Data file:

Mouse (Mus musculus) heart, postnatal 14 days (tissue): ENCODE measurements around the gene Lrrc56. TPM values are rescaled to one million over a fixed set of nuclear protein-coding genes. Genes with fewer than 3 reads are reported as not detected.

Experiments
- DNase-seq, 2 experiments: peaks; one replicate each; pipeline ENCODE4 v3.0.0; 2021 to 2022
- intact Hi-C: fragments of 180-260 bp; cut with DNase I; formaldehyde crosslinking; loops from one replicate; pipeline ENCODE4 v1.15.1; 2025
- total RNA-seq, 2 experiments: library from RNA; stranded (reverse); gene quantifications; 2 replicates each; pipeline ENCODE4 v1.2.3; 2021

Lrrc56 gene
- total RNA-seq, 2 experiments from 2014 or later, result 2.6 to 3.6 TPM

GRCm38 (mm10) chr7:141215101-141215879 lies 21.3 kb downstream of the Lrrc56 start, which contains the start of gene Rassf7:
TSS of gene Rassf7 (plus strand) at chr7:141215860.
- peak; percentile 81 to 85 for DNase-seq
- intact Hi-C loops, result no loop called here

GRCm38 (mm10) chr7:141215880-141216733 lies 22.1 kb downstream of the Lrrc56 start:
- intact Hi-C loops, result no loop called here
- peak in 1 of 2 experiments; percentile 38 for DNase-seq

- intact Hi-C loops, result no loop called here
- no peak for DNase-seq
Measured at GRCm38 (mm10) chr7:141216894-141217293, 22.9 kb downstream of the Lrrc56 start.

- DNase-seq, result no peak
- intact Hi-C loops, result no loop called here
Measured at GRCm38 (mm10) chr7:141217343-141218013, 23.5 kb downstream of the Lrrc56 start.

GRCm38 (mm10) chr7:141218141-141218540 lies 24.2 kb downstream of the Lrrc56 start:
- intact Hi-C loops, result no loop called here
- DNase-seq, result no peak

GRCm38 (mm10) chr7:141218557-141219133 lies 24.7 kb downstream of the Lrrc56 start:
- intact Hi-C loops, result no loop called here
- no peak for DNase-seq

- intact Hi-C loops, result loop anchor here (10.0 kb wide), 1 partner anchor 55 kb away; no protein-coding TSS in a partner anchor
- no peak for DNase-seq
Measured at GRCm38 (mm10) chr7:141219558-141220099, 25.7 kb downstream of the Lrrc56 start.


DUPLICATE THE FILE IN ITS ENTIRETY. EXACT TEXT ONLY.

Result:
Mouse (Mus musculus) heart, postnatal 14 days (tissue): ENCODE measurements around the gene Lrrc56. TPM values are rescaled to one million over a fixed set of nuclear protein-coding genes. Genes with fewer than 3 reads are reported as not detected.

Experiments
- DNase-seq, 2 experiments: peaks; one replicate each; pipeline ENCODE4 v3.0.0; 2021 to 2022
- intact Hi-C: fragments of 180-260 bp; cut with DNase I; formaldehyde crosslinking; loops from one replicate; pipeline ENCODE4 v1.15.1; 2025
- total RNA-seq, 2 experiments: library from RNA; stranded (reverse); gene quantifications; 2 replicates each; pipeline ENCODE4 v1.2.3; 2021

Lrrc56 gene
- total RNA-seq, 2 experiments from 2014 or later, result 2.6 to 3.6 TPM

GRCm38 (mm10) chr7:141215101-141215879 lies 21.3 kb downstream of the Lrrc56 start, which contains the start of gene Rassf7:
TSS of gene Rassf7 (plus strand) at chr7:141215860.
- peak; percentile 81 to 85 for DNase-seq
- intact Hi-C loops, result no loop called here

GRCm38 (mm10) chr7:141215880-141216733 lies 22.1 kb downstream of the Lrrc56 start:
- intact Hi-C loops, result no loop called here
- peak in 1 of 2 experiments; percentile 38 for DNase-seq

- intact Hi-C loops, result no loop called here
- no peak for DNase-seq
Measured at GRCm38 (mm10) chr7:141216894-141217293, 22.9 kb downstream of the Lrrc56 start.

- DNase-seq, result no peak
- intact Hi-C loops, result no loop called here
Measured at GRCm38 (mm10) chr7:141217343-141218013, 23.5 kb downstream of the Lrrc56 start.

GRCm38 (mm10) chr7:141218141-141218540 lies 24.2 kb downstream of the Lrrc56 start:
- intact Hi-C loops, result no loop called here
- DNase-seq, result no peak

GRCm38 (mm10) chr7:141218557-141219133 lies 24.7 kb downstream of the Lrrc56 start:
- intact Hi-C loops, result no loop called here
- no peak for DNase-seq

- intact Hi-C loops, result loop anchor here (10.0 kb wide), 1 partner anchor 55 kb away; no protein-coding TSS in a partner anchor
- no peak for DNase-seq
Measured at GRCm38 (mm10) chr7:141219558-141220099, 25.7 kb downstream of the Lrrc56 start.